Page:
Extensions of time: contiguous or non-contiguous? That was the question
In February 2017, in Carillion Construction Ltd v Emcor Engineering Services Ltd,1 the Court of Appeal had the opportunity to consider a novel issue in relation to extensions of time: how extensions of time after the date for completion are applied.
As Andrew Weston explains below, this was a case in which a question was raised about whether an extension of time awarded under a subcontract should be contiguous or non-contiguous.
The essential issue for the Court to decide, where an extension of time is granted after the date for completion under a standard DOM/2 form of subcontract, was whether it must commence on what was the date for completion (i.e. a contiguous extension of time) or when the delay occurs (i.e. a non-contiguous extension of time).
To explain this a little further I will use a simplified example. Assume a delay event commences three weeks after the date for completion of the subcontract works that entitles the subcontractor to an extension of time of one week. Should that extension of time:
- be added to the date for completion, such that the date is moved back by one week, in which case the subcontractor would be liable for the three-week delay from the revised date for completion; or
- take effect over the period of delay such that the subcontractor is liable for the delay cause from the date for completion for three weeks until the delay event commences?
The timing of the liability has the potential to affect the extent of the liability both from the contractor to the subcontractor and/or vice versa.
This, perhaps surprisingly, was not an issue that had come before the Court prior to the matter being heard at first instance by Miss Recorder Jefford QC (“the Judge”) in April 2016.
The dispute arose in the context of the construction of the Rolls Building, Fetter Lane, London, the home of, amongst other courts, the Technology and Construction Court (“TCC”).
Carillion had been employed by Rolls Development Limited to develop the Rolls Building for use as offices and court rooms. Carillion’s contract incorporated the JCT Standard Form of Contract with Contractor’s Design, 1998 edition.
The relevant provision of the main contract was clause 25.3. It included an obligation on the employer when, following receipt of a written notice of a delaying event by the contractor, that event was accepted as giving rise to entitlement to an extension of time under the contract to make “…such extensions of time, if any, for completion of the such Section beyond the Completion Date for such Section as is then fair and reasonable, by fixing a later date as the Completion Date for such Section”.
Carillion employed two mechanical and electrical subcontractors, AECOM and Emcor. Emcor’s subcontract incorporated the standard form of Domestic Sub-Contract (“DOM/2”), 1981 edition. That form of subcontract was intended to be used with the 1998 JCT contract.
The relevant provisions of the DOM/2 form were clauses 11 and 12 which included some bespoke amendments. Clause 11.3 stated:
“If on receipt of any notice, particulars and estimate under clause 11.2 the Contractor properly considers that:
1. any of the causes of delay is an act, omission or default of the Contractor, his servants or agents or his sub-contractors, their servants or agents (other than the Sub-Contractor, his servants or agents) or is the occurrence of a Relevant Event; and
2. the completion of the Sub-Contract Works is likely to be delayed whereby beyond the period or periods stated in the Appendix, Part 4, or any revised such period or periods,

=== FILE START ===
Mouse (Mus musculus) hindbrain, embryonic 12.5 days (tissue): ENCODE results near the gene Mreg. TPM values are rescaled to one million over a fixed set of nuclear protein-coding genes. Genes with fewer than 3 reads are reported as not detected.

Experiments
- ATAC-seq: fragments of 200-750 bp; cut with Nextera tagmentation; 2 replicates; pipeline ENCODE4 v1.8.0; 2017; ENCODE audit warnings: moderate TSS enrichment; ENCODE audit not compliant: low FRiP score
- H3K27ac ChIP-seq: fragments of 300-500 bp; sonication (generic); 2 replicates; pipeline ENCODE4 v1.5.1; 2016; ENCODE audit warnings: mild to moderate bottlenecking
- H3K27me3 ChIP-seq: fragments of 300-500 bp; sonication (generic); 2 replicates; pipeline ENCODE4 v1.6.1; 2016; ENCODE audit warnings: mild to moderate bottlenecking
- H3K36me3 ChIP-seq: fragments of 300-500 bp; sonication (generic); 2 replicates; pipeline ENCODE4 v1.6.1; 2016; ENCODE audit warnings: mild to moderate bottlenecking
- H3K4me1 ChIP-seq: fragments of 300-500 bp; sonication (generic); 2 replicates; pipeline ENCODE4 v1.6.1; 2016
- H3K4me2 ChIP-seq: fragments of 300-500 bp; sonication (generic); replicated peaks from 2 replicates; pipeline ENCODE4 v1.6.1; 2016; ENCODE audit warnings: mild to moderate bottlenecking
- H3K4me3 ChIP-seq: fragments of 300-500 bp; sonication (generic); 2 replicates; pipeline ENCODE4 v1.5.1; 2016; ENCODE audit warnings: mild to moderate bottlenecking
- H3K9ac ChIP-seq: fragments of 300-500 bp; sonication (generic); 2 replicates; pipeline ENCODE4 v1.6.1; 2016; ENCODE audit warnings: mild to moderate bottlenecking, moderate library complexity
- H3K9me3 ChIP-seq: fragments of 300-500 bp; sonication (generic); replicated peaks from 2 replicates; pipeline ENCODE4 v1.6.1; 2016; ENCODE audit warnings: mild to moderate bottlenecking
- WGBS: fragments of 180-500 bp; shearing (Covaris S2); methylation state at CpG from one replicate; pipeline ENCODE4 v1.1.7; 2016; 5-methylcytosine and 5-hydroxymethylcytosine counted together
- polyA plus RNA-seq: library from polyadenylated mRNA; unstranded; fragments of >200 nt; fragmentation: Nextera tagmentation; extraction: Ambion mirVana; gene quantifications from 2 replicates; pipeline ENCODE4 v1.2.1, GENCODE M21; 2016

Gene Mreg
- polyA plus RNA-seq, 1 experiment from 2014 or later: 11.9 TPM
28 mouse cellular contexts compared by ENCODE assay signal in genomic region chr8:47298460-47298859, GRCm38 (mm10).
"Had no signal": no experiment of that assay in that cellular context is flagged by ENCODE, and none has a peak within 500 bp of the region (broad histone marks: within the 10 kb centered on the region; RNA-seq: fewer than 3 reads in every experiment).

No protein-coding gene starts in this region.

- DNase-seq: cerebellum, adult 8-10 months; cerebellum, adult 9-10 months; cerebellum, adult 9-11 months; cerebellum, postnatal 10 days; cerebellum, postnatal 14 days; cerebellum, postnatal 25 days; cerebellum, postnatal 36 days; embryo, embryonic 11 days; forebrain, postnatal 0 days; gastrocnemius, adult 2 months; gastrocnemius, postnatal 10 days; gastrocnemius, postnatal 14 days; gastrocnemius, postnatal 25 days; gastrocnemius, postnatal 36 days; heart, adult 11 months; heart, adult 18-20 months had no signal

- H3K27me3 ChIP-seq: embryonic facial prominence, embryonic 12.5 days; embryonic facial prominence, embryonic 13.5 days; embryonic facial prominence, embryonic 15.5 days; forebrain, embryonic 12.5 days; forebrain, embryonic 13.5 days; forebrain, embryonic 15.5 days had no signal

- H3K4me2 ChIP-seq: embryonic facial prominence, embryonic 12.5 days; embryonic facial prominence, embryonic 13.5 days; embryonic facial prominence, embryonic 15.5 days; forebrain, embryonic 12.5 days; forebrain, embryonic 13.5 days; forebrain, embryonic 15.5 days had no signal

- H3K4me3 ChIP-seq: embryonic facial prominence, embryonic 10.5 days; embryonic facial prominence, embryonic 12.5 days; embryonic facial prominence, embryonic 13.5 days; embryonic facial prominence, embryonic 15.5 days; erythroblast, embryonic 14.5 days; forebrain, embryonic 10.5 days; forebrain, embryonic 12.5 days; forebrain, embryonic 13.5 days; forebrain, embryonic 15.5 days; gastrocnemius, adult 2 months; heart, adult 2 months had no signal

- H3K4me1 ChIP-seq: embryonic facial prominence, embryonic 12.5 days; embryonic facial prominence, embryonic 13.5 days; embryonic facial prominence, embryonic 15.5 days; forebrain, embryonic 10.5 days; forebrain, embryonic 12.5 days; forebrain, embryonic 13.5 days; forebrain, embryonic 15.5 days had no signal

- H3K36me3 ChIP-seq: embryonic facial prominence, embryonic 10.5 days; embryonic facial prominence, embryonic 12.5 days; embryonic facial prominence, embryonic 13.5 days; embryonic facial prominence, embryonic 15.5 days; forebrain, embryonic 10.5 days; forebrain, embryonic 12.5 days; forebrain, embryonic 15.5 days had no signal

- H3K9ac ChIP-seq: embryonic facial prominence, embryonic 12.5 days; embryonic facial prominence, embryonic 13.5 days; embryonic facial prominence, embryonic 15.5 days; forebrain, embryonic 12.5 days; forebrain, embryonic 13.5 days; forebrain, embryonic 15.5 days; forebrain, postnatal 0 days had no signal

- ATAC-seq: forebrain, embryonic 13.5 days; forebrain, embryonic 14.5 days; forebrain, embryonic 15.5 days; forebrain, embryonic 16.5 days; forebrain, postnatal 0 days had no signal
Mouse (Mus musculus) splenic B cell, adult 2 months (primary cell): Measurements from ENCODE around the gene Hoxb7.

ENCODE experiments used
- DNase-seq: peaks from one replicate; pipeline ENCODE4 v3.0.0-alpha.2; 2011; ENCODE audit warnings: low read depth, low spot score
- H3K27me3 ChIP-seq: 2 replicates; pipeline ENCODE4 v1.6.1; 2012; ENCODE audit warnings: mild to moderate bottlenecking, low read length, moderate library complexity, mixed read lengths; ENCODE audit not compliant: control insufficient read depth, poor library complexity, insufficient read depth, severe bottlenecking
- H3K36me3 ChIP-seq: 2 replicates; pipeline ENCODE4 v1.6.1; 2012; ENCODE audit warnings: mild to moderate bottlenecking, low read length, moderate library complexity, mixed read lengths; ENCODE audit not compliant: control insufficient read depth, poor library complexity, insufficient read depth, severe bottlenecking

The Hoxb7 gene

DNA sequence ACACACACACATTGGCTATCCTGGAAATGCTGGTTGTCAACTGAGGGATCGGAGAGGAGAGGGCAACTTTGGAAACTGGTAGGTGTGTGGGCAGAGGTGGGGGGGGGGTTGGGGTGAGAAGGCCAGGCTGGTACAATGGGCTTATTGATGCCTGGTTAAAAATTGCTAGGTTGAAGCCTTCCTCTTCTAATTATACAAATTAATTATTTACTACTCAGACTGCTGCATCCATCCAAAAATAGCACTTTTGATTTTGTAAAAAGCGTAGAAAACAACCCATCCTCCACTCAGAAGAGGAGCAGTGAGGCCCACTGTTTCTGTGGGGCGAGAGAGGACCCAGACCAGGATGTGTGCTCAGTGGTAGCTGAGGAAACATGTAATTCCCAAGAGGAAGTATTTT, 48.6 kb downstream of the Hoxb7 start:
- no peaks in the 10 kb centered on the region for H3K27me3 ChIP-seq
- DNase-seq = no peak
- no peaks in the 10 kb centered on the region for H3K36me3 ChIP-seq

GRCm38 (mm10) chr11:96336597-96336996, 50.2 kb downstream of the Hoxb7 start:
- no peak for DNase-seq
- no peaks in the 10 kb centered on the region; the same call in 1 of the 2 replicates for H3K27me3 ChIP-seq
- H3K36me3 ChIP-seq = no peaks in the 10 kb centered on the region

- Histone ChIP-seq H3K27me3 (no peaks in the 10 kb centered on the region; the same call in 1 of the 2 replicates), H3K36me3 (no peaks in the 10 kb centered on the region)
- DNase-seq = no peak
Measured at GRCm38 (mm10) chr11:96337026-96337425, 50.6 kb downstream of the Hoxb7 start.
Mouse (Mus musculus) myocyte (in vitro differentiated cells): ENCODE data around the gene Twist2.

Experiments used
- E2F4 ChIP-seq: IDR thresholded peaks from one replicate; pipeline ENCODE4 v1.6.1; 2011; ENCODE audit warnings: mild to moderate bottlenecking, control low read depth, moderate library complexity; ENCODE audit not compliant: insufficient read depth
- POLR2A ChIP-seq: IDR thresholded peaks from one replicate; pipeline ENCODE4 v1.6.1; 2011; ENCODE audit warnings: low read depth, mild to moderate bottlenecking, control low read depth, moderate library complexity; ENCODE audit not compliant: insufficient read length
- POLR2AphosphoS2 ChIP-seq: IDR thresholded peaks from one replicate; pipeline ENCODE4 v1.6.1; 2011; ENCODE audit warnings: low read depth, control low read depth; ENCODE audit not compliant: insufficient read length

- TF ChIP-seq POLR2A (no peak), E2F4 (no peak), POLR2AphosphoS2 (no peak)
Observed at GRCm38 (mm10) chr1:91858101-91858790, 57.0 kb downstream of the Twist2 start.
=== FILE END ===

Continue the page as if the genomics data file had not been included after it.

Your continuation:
then the Contractor shall in writing, give an extension of time to the Sub-Contractor by fixing such revised or further revised period or periods for the completion of the Sub-Contract Works as the Contractor then estimates to be reasonable.”
The dispute concerned delays to two Sections of the works: Section B, comprising the court fit-out works, and Section C, comprising the fifth floor fit-out works. Both Sections were to be completed by 28 January 2011 under the main contract and the Emcor Sub-Contract. Liquidated damages for late completion had been agreed for the two Sections respectively at £86,000 per week and £18,000 per week.
Practical completion was achieved 182 days late on 29 July 2011. Responsibility for the cause of these delays was disputed as between Carillion, AECOM and Emcor.
Following the commencement of proceedings in the TCC by Carillion, the trial of two preliminary issues was ordered. Issue 1, which is relevant to the Court of Appeal proceedings, was formulated as follows:
“On the assumption that EMCOR is entitled to an extension of time pursuant to clause 11.3 of the EMCOR Sub-Contract (as amended) by fixing such revised or further revised period or periods for the completion of its Sub-Contract Works, does the EMCOR Sub-Contract (as amended) require:
(a) that such revised or further revised periods are added contiguously to the end of the current period, so as to provide an aggregate period within which EMCOR’s Sub-Contract Works should be completed (as contended for by EMCOR); or
(b) that such revised or further period or periods are fixed in which EMCOR can undertake its Sub-Contract Works, which are not necessarily contiguous but which reflect the period for which EMCOR has in fact been delayed and is entitled to an extension of time (as contended for by [Carillion])?”
Judgment was handed down on the preliminary issues on 28 April 2016. In relation to Issue 1 the Judge concluded that if Emcor was entitled to an extension of time pursuant to clause 11.3, the fixing of such revised or further period(s) for the completion of the Sub-Contract Works “…requires that such revised or further period or periods are added contiguously to the end of the current period within which EMCOR’s Sub-Contract Works should be completed”.
The Judge’s reasoning, briefly summarised, included:
- the actual meaning of the words used in clause 11.3 meant that any extension of time awarded needed to be added contiguously;
- although such interpretation may lead to unsatisfactory results in certain situations, such that liability incurred to the contractor may be more or less than the consequence of the subcontractor’s breach, clause 11.3 was practicable and workable, and in accordance with commercial common sense;
- applying the principle in Arnold v Britton,2 the court should not depart from the natural meaning of the words used in clause 11.3; and
- previous authorities concerning extensions of time awards (including Balfour Beatty v Chestermount3) although not directly on point, supported Emcor’s argument as to how a reasonable person, with the parties’ knowledge of the background, would interpret clause 11.3.
The Court of Appeal proceedings
Carillion’s appeal was made on the grounds that:
- the Judge had erred in interpreting the natural meaning of clause 11.3;
- Chestermount and other authorities cited provided no support for the Judge’s interpretation of clause 11.3; and
- the Judge’s interpretation of clause 11.3 did not accord with the commercial common sense.